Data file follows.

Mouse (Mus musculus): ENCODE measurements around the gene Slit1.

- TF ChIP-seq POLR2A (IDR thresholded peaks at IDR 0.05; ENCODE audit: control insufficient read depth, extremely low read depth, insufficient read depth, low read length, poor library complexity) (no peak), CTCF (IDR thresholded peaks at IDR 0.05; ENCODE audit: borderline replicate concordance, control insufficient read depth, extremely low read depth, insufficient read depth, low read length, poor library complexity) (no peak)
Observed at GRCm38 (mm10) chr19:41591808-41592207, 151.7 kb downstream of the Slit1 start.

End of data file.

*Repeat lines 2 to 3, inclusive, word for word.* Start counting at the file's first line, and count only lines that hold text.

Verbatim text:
- TF ChIP-seq POLR2A (IDR thresholded peaks at IDR 0.05; ENCODE audit: control insufficient read depth, extremely low read depth, insufficient read depth, low read length, poor library complexity) (no peak), CTCF (IDR thresholded peaks at IDR 0.05; ENCODE audit: borderline replicate concordance, control insufficient read depth, extremely low read depth, insufficient read depth, low read length, poor library complexity) (no peak)
Observed at GRCm38 (mm10) chr19:41591808-41592207, 151.7 kb downstream of the Slit1 start.